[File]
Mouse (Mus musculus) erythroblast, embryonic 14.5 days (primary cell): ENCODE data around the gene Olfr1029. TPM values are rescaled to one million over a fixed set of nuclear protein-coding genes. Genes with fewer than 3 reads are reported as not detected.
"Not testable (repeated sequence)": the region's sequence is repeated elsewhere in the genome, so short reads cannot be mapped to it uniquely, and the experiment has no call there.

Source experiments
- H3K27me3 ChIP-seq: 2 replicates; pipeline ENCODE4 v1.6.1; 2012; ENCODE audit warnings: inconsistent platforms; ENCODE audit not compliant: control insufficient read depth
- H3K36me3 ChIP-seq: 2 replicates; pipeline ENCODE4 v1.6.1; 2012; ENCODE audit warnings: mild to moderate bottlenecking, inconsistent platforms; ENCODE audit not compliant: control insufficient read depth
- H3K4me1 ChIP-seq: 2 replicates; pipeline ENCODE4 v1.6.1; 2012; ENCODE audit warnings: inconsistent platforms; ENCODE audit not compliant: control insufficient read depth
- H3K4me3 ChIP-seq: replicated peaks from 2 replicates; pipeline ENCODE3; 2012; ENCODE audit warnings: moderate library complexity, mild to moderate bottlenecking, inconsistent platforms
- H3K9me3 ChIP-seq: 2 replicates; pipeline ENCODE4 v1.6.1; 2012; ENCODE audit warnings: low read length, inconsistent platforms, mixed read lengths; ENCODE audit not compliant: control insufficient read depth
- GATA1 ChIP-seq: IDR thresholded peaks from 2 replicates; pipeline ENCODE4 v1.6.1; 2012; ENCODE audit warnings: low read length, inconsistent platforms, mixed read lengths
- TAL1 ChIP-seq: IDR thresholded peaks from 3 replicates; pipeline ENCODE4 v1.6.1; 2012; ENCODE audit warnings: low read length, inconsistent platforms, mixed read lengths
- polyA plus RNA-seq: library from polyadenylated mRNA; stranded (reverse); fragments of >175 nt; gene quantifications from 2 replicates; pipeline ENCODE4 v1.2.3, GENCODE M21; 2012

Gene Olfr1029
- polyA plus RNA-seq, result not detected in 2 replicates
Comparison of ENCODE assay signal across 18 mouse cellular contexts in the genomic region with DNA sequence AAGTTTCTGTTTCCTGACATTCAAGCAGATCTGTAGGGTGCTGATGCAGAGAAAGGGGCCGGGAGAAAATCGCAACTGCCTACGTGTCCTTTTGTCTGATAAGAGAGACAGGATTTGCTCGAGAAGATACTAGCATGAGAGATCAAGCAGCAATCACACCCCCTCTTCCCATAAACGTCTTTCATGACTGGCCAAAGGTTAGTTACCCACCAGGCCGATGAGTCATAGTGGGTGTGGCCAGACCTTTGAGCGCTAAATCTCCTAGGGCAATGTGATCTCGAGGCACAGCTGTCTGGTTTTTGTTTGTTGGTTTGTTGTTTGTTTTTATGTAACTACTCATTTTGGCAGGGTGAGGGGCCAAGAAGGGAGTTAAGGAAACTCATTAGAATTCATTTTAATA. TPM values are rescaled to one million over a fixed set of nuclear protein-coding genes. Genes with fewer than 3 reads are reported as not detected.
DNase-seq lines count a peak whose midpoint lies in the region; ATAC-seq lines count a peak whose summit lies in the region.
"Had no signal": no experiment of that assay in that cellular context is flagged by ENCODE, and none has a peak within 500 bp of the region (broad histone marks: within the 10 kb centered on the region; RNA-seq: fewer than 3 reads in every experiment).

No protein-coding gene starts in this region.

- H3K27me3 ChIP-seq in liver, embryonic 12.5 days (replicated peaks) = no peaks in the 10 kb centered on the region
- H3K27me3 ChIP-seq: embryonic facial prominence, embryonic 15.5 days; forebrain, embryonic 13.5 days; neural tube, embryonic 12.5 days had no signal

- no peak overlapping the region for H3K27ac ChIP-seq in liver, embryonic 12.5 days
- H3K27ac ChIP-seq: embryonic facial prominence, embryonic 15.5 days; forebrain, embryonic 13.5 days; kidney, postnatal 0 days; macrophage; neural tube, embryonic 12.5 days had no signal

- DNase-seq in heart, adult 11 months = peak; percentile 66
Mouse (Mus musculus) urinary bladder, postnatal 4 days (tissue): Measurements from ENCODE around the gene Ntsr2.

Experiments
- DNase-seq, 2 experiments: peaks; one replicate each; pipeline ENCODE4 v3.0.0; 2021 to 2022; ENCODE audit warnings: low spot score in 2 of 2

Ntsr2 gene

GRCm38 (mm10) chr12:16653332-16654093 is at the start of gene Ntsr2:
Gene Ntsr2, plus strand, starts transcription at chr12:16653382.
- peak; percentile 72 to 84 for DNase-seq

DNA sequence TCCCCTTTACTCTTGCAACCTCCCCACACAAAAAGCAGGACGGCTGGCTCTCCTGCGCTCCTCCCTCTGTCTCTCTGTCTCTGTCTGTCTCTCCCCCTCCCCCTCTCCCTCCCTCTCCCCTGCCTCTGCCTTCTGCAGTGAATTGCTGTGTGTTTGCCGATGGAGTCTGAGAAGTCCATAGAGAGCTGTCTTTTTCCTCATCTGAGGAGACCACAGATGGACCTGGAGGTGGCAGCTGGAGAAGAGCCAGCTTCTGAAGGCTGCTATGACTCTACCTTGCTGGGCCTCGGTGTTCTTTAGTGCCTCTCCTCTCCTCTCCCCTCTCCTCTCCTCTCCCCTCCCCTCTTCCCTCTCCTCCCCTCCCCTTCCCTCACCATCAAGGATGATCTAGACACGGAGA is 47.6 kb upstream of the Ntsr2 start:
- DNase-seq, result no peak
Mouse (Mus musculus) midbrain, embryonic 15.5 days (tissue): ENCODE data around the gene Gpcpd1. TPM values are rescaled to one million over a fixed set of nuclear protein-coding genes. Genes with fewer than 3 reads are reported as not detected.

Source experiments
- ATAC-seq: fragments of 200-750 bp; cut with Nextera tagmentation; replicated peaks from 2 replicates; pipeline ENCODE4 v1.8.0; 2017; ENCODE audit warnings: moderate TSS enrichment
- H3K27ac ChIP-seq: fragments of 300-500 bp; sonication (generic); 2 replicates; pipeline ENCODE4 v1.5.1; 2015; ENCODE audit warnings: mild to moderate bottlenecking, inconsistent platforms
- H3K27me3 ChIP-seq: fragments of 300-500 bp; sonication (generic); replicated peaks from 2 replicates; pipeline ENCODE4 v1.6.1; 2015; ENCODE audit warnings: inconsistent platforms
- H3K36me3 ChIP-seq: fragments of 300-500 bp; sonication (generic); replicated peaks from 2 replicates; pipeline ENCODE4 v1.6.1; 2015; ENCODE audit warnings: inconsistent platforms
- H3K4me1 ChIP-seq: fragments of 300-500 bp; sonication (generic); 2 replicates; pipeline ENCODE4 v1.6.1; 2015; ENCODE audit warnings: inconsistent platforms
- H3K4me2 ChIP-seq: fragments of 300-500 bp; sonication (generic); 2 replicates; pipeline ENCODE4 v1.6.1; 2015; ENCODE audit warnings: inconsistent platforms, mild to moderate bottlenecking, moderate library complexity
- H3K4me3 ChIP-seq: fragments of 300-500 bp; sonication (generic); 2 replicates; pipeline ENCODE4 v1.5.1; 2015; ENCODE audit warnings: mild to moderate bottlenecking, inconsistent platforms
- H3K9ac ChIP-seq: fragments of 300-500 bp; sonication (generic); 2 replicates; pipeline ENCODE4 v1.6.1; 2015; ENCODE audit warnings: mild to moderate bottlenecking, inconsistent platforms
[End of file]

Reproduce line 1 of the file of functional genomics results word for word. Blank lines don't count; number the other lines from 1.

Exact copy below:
Mouse (Mus musculus) erythroblast, embryonic 14.5 days (primary cell): ENCODE data around the gene Olfr1029. TPM values are rescaled to one million over a fixed set of nuclear protein-coding genes. Genes with fewer than 3 reads are reported as not detected.